The Case of Louis Roberts
Mr. Monfasani is a professor of history at the State University of New York at Albany.Editor's Note In mid-February the media, including the website of the Chronicle of Higher Education and the New York Times, reported that Louis Roberts, the chairman of the classics department at the State University of New York at Albany, had stepped down following allegations of plagiarism. Below is the memo that triggered his resignation as chairman. It was written by Mr. Monfasani, a member of the Albany department of history.
TO: The University of Albany, SUNY, Community
FROM: John Monfasani, Department of History
DATE: February 10, 2002
SUBJECT: Professor Louis Roberts, the Flagrant Plagiarist
I write to bring to your attention that one of the most honored and well paid professors on campus (over $98,000 according the information supplied me by UUP) is a gross plagiarist, that the administration has been informed of the facts of the matter for over a year, and that as of this moment, as far as I have been able to ascertain, there have been no repercussions. Indeed, almost no one outside a small group of individuals even knows of the scandal. I myself only found out last month. Let me explain.
While on a research trip in Europe this past January, I received an email message from Chris Schabel, a young American medievalist teaching at the University of Nicosia, Cyprus, whom I first got to know at a conference in Copenhagen some years back. He asked what was happening with the Roberts case. I responded,"What case?" His subsequent responses and the evidence he provided constitute the heart of this memo.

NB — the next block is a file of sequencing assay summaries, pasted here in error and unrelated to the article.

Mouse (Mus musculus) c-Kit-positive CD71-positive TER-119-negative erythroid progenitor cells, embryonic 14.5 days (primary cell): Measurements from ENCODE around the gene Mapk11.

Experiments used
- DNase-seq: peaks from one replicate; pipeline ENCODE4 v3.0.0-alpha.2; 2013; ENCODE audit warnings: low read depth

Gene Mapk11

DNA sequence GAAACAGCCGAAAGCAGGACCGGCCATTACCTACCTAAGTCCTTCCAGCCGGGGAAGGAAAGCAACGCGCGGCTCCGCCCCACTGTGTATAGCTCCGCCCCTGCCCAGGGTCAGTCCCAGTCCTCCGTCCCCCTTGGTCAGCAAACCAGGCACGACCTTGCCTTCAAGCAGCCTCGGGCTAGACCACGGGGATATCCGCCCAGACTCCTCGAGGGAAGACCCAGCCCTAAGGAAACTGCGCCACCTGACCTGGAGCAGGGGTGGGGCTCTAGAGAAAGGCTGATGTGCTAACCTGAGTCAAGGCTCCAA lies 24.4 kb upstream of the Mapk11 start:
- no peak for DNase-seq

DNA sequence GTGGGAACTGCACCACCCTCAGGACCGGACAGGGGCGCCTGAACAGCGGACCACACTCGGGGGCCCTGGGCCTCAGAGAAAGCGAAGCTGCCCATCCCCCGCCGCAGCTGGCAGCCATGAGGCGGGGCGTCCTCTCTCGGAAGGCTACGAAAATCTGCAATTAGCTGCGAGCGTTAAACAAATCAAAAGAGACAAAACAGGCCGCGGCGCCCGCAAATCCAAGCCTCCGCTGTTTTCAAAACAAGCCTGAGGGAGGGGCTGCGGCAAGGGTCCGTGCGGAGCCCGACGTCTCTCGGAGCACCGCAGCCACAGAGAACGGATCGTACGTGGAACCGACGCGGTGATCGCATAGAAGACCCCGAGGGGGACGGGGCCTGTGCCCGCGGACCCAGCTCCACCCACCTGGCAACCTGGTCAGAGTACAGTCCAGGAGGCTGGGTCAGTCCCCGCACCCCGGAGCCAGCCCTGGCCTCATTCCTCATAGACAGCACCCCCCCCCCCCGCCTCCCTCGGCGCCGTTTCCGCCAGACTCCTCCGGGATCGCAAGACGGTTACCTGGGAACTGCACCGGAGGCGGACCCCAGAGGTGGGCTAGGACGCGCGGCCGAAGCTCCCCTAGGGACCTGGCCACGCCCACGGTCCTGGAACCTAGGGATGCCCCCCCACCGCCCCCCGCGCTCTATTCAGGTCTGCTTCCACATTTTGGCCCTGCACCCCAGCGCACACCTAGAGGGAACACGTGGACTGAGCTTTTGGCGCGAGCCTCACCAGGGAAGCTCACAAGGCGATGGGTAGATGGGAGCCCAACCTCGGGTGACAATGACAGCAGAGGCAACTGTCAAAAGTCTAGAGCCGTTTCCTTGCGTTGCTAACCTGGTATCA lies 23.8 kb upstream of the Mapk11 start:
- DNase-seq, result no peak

While working on his recently published book, The Synodicum Nicosiense and Other Documents of the Latin Church of Cyprus, 1196-1373, Schabel discovered that in his Sources for the History of Cyprus. Vol. VIII. Latin Texts from the First Century B.C. to the Seventeenth Century A.D., published in 2000, Louis Roberts had plagiarized more than 50 pages (even footnotes are taken verbatim) from two old sources, John L. La Monte,"A Register of the Cartulary of the Cathedral of Santa Sophia of Nicosia," Byzantion, 5 (1929-30): 439-522; and Claude Delaval Cobham, Excerpta Cypria. Materials for a History of Cyrpus (Cambridge, 1908; reprint New York, 1969). Schabel published his discovery on pp. 21-22 of his Synodicum Nicosiense. I've attached a photocopy of these pages as well as samples from La Monte, Cobham, and, of course, Roberts.
To be precise, pp. 196-229 of Robert's book are lifted from La Monte, though you wouldn't know it from the single reference to La Monte by Roberts at the end of n. 451 on p. 196. Roberts took from Cobham without attribution either through direct quotation or adaptation or a mixture of both techniques the texts that are on pp. 163-65,166, 167-69, 175-87, and a short text on p. 39 (Pomponius Mela).
As a secondary charge, Schabel exposes Roberts as incompetent and amazingly ignorant in the material that he seems not to be plagiarizing. The mistakes Schabel points out are, to be frank, laughable to anyone who knows medieval documents.